Background: Candidemia is associated with high morbidity and mortality. Although risk factors for candidemia and other bloodstream infections (BSIs) overlap, little is known about patient characteristics and the outcomes of polymicrobial infections. We used data from the CDC Emerging Infections Program (EIP) candidemia surveillance to describe polymicrobial candidemia infections and to assess clinical differences compared with Candida-only BSIs. Methods: During January 2017–December 2017 active, population-based candidemia surveillance was conducted in 45 counties in 9 states covering ~6% of the US population through the CDC EIP. A case was defined as a blood culture with Candida spp in a surveillance-area resident; a blood culture >30 days from the initial culture was considered a second case. Demographic and clinical characteristics were abstracted from medical records by trained EIP staff. We examined characteristics of polymicrobial cases, in which Candida and ≥1 non-Candida organism were isolated from a blood specimen on the same day, and compared these to Candida-only cases using logistic regression or t tests using SAS v 9.4 software. Results: Of the 1,221 candidemia cases identified during 2017, 215 (10.2%) were polymicrobial. Among polymicrobial cases, 50 (23%) involved ≥3 organisms. The most common non-Candida organisms were Staphylococcus epidermidis (n = 30, 14%), Enterococcus faecalis (n = 26, 12%), Enterococcus faecium (n = 17, 8%), and Staphylococcus aureus, Klebsiella pneumoniae, and Stenotrophomonas maltophilia (n = 15 each, 7%). Patients with polymicrobial cases were significantly younger than those with Candida-only cases (54.3 vs 60.7 years; P < .0004). Healthcare exposures commonly associated with candidemia like total parenteral nutrition (relative risk [RR], 0.82; 95% CI, 0.60–1.13) and surgery (RR, 0.99; 95% CI, 0.77–1.29) were similar between the 2 groups. Polymicrobial cases had shorter median time from admission to positive culture (1 vs 4 days, P < .001), were more commonly associated with injection drug use (RR, 1.95; 95% CI, 1.46–2.61), and were more likely to be community onset-healthcare associated (RR, 1.91; 95% CI, 1.50–2.44). Polymicrobial cases were associated with shorter hospitalization (14 vs 17 days; P = .031), less ICU care (RR, 0.7; 95% CI, 0.51–0.83), and lower mortality (RR, 0.7; 95% CI, 0.50–0.92). Conclusions: One in 10 candidemia cases were polymicrobial, with nearly one-quarter of those involving ≥3 organisms. Lower mortality among polymicrobial cases is surprising but may reflect the younger age and lower severity of infection of this population. Greater injection drug use, central venous catheter use, and long-term care exposures among polymicrobial cases suggest that injection or catheter practices play a role in these infections and may guide prevention opportunities.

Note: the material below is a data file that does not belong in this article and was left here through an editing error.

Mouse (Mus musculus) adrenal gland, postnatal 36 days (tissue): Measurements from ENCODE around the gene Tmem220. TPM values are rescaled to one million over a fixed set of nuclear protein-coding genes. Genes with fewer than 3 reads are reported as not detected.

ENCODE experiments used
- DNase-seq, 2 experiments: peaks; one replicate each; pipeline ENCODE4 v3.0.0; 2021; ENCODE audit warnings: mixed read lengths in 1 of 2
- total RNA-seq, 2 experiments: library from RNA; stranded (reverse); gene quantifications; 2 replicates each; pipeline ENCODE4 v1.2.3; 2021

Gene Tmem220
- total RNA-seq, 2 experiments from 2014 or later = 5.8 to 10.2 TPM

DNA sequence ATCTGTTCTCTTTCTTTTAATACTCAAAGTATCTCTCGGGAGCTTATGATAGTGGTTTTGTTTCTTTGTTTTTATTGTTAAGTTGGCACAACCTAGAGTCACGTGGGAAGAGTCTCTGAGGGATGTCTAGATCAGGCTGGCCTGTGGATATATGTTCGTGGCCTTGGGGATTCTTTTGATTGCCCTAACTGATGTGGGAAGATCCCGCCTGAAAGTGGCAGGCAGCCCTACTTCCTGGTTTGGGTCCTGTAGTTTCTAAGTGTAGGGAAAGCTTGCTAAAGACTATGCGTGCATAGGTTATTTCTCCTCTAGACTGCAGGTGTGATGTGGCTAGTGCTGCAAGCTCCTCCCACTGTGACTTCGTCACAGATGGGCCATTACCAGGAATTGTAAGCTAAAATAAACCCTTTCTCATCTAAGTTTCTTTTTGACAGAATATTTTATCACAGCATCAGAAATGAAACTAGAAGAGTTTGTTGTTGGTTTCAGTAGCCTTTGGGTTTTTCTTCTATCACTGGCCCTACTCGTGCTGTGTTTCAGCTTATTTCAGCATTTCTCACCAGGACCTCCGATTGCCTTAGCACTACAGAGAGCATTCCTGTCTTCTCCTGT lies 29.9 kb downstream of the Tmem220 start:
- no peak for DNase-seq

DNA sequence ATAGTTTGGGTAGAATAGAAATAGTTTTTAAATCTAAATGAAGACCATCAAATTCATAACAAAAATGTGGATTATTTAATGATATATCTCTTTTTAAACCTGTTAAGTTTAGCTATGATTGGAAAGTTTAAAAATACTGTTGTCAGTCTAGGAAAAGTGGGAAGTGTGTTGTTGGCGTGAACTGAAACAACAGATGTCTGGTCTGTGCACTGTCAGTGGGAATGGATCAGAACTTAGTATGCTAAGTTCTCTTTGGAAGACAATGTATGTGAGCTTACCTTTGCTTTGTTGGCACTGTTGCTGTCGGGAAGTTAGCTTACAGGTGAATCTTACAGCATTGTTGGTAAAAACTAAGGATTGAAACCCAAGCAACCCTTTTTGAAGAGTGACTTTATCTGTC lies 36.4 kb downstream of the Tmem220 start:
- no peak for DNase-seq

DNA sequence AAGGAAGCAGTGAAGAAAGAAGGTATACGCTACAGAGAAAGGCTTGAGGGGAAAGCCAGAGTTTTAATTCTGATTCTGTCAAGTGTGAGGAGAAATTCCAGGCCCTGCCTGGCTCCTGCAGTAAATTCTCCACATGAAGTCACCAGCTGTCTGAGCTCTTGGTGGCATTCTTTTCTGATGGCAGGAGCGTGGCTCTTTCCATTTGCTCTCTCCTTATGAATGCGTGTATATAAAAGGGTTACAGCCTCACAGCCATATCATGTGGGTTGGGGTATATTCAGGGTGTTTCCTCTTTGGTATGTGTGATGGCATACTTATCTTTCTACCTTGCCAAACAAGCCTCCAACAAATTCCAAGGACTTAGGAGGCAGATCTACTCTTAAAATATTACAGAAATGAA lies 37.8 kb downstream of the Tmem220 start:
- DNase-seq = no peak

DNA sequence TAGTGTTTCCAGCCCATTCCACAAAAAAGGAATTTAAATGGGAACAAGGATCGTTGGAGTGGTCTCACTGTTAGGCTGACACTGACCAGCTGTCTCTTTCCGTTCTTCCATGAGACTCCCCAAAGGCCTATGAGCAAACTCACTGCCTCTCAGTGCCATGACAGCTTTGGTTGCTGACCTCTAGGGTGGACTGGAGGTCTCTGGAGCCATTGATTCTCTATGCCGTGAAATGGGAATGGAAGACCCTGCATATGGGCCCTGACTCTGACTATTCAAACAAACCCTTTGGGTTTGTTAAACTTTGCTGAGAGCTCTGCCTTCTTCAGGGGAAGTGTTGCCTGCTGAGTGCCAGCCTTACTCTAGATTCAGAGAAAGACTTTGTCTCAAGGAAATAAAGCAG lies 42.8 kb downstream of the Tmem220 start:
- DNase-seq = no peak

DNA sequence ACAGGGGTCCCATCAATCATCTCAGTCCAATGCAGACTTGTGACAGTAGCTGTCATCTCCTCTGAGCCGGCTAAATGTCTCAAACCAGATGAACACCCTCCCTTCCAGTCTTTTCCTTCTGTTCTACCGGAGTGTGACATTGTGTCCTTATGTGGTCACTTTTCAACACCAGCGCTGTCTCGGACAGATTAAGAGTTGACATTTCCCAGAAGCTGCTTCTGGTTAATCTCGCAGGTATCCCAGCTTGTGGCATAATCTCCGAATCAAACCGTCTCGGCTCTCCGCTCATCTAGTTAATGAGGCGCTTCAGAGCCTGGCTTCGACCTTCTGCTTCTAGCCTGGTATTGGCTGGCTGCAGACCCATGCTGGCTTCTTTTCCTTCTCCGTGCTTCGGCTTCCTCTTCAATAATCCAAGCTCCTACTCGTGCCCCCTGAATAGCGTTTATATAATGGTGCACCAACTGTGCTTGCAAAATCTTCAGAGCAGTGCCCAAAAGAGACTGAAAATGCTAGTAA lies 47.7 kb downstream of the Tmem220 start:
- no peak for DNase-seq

We tested 9 disinfectants against Candida auris using the quantitative disk carrier method EPA-MB-35-00: 5 products with hydrogen peroxide or alcohol-based chemistries were effective and 4 quaternary ammonium compound-based products were not. This work supported a FIFRA Section 18 emergency exemption granted by the US Environmental Protection Agency to expand disinfectant guidance for C. auris.
Whole-genome sequencing confirmed the presence of a Malassezia pachydermatis outbreak among neonates in a neonatal intensive care unit. This technology supports the importance of adhering to infection prevention measures.
Cardiovascular and respiratory disorders
Brendan Carvalho, Department of Anesthesia, Stanford University School of Medicine, Stanford, CA, USA,
Ethan Jackson, Clinical Assistant Professor of Cardiothoracic Anesthesia; Director of Intraoperative Transesophageal Echocardiography; Division Chief of Adult Congenital Cardiothoracic Anesthesia, Stanford University, Medical Center, Lucille Packard Children's Hospital Stanford, CA, USA
This chapter will outline the physiological changes, hemodynamic goals, management, and anesthetic options with regards to patients with acquired or congenital structural heart disease during pregnancy, labor, and delivery. There is no consensus as to the optimal anesthetic technique for the conditions being discussed. General and regional anesthesia can have significant cardiovascular effects on a parturient with cardiac disease. In addition, many pharmacological agents commonly used in anesthetic and obstetric practice can have adverse hemodynamic effects (Table 1.1).
Due to the nature and the rarity of the cardiac diseases discussed, there is a lack of randomized controlled studies to guide our practice. As a result, case reports and expert opinion will form the basis of discussing the anesthetic techniques. However, management options and anesthetic techniques must be individualized and based on the prevailing hemodynamic condition and obstetric needs.
Scope of the problem
An estimated 0.2–3.0% of pregnant patients have cardiac disease, an increasing cause of maternal mortality. The 2000– 2 Confidential Enquiries into Maternal Deaths in the United Kingdom reported that cardiac disease was the second most common nonobstetric cause of maternal death after psychiatric disease. Cardiac disease is also more common than the leading direct causes of maternal death. The maternal mortality rate ranges from 0.4% in New York Heart Association (NYHA) class I–II women to 6.8% in class III–IV (Tables 1.2 and 1.3).